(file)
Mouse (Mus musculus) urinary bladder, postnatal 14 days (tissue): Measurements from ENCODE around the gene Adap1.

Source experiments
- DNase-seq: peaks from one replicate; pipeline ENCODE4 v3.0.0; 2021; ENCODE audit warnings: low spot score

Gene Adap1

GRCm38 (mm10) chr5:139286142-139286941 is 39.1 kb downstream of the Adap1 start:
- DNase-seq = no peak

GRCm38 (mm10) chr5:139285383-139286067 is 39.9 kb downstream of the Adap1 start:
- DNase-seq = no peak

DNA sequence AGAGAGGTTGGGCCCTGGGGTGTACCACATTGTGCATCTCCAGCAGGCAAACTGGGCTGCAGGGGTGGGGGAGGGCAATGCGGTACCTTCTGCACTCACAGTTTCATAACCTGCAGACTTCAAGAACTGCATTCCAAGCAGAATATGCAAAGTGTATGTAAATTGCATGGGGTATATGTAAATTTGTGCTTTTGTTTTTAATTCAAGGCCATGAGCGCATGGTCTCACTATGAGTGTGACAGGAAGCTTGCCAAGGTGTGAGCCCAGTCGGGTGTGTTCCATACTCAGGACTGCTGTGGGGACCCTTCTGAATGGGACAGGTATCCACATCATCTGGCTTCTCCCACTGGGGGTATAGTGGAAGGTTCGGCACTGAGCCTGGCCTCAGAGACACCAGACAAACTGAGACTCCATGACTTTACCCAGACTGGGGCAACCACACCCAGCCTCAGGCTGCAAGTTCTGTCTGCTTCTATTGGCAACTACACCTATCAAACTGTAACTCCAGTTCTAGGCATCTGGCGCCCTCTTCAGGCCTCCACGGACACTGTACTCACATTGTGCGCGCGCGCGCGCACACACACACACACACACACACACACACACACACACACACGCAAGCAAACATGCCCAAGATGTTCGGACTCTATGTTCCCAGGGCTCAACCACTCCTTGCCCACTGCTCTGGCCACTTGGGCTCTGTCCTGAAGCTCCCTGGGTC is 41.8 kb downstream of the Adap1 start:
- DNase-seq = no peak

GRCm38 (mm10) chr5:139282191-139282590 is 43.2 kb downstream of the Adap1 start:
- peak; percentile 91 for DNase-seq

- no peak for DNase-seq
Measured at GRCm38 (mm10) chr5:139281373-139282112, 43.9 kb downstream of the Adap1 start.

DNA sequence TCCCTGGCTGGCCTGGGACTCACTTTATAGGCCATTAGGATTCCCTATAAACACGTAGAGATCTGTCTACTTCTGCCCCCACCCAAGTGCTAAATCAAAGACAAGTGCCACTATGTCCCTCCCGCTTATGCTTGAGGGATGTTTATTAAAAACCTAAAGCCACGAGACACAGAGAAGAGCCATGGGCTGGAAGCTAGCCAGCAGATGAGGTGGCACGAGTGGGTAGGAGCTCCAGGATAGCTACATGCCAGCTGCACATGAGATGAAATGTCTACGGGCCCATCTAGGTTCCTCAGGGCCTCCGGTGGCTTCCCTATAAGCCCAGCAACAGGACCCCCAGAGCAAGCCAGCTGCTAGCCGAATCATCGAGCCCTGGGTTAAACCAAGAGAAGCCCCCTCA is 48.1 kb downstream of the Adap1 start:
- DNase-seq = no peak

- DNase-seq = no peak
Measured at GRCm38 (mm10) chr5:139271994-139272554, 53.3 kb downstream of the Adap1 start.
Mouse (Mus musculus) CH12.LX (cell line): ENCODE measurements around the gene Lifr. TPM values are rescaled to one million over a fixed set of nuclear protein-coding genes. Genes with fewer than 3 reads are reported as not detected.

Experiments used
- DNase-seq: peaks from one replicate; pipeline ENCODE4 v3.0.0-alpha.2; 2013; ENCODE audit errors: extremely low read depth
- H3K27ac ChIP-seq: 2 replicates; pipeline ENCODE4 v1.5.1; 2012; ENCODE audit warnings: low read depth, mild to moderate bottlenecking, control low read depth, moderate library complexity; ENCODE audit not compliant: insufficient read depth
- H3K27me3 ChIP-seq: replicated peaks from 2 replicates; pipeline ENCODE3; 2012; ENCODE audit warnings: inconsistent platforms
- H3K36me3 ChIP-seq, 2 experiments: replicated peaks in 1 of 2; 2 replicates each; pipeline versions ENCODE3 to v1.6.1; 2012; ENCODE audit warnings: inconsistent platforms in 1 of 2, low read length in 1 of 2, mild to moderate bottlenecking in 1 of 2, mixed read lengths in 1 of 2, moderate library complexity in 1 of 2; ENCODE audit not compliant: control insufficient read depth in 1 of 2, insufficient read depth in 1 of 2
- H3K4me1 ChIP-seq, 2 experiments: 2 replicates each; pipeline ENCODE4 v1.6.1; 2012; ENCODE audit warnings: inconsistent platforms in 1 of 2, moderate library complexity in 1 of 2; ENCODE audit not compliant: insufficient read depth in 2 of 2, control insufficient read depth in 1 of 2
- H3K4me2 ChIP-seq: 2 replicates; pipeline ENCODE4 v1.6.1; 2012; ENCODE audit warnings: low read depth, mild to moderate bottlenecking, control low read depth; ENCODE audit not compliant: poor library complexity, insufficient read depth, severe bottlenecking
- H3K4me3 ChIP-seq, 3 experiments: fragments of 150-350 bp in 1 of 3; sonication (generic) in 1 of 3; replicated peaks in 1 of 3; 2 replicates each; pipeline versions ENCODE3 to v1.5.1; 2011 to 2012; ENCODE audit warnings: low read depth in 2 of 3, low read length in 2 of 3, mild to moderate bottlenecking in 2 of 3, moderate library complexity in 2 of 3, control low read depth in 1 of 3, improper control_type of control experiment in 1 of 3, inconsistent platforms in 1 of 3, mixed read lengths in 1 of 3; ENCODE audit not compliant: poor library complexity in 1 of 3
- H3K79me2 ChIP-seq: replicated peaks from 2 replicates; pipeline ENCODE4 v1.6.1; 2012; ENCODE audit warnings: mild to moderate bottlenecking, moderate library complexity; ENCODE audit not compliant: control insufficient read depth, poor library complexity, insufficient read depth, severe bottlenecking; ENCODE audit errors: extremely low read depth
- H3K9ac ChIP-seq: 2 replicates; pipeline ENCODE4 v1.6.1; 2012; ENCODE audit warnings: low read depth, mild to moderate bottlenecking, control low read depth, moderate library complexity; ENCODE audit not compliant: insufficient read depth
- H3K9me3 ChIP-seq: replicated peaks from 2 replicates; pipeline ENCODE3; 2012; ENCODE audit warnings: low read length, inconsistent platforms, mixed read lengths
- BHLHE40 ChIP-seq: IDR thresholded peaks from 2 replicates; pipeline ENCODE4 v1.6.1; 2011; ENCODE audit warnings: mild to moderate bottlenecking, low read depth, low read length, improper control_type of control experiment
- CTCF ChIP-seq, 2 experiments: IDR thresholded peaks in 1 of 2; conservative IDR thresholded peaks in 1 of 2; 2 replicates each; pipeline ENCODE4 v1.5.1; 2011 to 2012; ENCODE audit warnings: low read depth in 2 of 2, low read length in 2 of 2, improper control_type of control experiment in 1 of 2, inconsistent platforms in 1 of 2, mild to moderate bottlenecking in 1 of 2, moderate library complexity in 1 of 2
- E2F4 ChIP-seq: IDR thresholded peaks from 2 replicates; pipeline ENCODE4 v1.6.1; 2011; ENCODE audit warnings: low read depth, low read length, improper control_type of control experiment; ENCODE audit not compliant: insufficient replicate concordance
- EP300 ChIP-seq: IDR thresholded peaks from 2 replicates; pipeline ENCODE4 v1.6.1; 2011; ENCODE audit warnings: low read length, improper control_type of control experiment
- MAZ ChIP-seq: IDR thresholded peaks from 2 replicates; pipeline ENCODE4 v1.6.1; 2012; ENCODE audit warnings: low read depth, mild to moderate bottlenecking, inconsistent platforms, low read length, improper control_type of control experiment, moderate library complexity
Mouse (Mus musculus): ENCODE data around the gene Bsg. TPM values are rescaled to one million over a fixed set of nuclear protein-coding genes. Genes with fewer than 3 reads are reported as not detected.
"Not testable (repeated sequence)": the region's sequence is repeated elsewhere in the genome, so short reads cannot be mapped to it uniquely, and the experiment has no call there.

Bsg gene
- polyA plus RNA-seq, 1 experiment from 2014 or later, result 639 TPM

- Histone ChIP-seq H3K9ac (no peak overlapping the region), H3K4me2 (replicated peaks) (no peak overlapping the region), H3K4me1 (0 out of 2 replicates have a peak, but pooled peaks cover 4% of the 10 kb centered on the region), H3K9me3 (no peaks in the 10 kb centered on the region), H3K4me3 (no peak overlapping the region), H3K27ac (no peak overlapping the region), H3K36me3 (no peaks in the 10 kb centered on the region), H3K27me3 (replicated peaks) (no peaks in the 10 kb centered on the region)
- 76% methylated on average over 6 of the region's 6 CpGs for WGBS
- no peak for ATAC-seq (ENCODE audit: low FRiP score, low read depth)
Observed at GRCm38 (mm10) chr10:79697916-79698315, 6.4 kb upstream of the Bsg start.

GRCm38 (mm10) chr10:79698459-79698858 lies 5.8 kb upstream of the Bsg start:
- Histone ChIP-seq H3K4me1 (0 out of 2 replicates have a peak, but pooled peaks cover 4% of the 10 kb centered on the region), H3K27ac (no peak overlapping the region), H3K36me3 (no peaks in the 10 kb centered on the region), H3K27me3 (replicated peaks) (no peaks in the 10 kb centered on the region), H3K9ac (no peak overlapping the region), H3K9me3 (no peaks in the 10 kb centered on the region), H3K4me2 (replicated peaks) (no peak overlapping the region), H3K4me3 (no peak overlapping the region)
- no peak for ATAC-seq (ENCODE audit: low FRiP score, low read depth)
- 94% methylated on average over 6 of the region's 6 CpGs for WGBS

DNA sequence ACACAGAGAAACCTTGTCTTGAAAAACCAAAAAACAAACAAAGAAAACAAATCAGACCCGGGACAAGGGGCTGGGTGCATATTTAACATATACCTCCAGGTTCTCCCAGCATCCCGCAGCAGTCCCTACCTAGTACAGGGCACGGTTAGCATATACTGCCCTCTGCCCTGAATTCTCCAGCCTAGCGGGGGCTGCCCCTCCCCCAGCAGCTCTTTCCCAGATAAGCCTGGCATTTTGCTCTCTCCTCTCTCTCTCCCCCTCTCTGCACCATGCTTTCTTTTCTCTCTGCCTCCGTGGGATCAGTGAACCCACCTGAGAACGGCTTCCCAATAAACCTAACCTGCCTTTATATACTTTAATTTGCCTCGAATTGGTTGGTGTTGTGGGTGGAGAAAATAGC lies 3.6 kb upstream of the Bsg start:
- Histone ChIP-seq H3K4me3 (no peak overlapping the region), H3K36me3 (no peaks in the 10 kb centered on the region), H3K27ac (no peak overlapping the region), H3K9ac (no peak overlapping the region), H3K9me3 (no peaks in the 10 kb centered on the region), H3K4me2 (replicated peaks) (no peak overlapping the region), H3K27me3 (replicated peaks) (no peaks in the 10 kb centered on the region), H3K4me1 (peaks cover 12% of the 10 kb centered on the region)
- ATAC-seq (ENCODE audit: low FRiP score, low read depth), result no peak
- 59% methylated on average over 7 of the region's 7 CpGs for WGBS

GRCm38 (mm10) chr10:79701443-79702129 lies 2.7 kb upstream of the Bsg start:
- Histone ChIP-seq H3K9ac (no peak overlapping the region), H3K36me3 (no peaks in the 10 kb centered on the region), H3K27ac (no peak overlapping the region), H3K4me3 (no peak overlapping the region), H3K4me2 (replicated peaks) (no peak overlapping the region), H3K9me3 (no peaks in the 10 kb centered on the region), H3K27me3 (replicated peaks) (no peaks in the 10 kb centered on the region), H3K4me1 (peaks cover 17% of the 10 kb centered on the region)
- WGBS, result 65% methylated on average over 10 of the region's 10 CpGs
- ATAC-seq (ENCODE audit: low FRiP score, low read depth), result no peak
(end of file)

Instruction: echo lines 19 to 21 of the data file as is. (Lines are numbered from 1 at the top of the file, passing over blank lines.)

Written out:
Mouse (Mus musculus) CH12.LX (cell line): ENCODE measurements around the gene Lifr. TPM values are rescaled to one million over a fixed set of nuclear protein-coding genes. Genes with fewer than 3 reads are reported as not detected.

Experiments used
- DNase-seq: peaks from one replicate; pipeline ENCODE4 v3.0.0-alpha.2; 2013; ENCODE audit errors: extremely low read depth